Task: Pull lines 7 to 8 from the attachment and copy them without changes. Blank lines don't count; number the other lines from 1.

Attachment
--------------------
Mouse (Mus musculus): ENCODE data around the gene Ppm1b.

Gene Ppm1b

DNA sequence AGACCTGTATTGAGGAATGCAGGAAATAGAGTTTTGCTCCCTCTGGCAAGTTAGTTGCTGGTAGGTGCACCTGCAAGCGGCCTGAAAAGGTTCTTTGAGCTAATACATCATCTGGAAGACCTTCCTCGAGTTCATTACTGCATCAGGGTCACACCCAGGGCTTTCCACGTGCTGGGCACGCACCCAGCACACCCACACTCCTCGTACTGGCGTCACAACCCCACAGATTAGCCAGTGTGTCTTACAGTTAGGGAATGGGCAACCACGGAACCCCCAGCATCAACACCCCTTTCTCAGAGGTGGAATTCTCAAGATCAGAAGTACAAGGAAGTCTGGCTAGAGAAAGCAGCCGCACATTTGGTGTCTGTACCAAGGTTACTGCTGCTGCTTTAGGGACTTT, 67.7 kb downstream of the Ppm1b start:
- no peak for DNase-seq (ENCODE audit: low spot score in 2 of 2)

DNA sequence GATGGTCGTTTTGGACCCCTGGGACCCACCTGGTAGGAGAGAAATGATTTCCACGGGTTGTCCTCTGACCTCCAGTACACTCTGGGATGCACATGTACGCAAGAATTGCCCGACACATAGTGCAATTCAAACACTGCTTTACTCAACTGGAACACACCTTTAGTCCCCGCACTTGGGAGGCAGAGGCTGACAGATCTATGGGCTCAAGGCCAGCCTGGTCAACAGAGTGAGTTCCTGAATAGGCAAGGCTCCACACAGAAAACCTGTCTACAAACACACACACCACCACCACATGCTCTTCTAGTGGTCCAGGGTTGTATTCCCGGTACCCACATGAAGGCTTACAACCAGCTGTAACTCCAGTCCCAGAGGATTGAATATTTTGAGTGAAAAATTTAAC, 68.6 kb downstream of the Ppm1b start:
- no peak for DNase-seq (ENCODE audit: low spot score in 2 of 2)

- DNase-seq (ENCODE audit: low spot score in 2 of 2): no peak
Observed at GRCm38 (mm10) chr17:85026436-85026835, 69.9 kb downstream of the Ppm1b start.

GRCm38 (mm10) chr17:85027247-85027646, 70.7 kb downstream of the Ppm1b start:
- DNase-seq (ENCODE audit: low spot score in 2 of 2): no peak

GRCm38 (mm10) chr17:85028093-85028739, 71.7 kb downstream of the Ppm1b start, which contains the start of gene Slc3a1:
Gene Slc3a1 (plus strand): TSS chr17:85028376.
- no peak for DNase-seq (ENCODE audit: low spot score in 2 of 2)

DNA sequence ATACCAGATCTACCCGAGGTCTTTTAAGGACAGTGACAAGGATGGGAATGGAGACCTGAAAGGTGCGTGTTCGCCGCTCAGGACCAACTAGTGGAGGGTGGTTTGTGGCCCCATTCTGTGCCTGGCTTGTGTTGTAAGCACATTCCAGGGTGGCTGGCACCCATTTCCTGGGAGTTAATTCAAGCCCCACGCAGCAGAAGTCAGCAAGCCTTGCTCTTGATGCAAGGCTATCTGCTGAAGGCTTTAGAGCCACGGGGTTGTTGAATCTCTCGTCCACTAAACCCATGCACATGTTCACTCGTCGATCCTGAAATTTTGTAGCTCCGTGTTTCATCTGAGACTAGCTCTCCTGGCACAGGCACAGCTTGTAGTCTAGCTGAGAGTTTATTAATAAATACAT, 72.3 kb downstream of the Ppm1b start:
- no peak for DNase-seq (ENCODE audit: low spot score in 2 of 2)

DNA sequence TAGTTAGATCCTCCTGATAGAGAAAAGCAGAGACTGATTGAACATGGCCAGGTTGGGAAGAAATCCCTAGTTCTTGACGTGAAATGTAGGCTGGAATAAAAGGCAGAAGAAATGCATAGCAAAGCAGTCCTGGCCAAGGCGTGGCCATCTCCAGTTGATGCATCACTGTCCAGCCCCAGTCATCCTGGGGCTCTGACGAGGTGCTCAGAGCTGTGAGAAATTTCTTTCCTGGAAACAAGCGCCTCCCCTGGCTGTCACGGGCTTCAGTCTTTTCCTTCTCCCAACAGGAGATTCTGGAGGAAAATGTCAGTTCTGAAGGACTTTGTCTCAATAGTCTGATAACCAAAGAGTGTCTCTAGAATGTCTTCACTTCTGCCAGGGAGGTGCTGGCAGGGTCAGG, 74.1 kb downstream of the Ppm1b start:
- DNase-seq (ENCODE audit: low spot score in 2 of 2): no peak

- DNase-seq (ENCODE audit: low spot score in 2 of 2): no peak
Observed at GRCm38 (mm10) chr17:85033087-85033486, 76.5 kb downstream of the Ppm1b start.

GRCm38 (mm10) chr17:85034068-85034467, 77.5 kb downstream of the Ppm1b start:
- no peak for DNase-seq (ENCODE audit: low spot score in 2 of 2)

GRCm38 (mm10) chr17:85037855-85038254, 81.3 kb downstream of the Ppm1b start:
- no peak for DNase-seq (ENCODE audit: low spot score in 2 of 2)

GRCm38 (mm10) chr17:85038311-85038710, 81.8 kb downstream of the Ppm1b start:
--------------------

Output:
- DNase-seq (ENCODE audit: low spot score in 2 of 2): no peak
Observed at GRCm38 (mm10) chr17:85026436-85026835, 69.9 kb downstream of the Ppm1b start.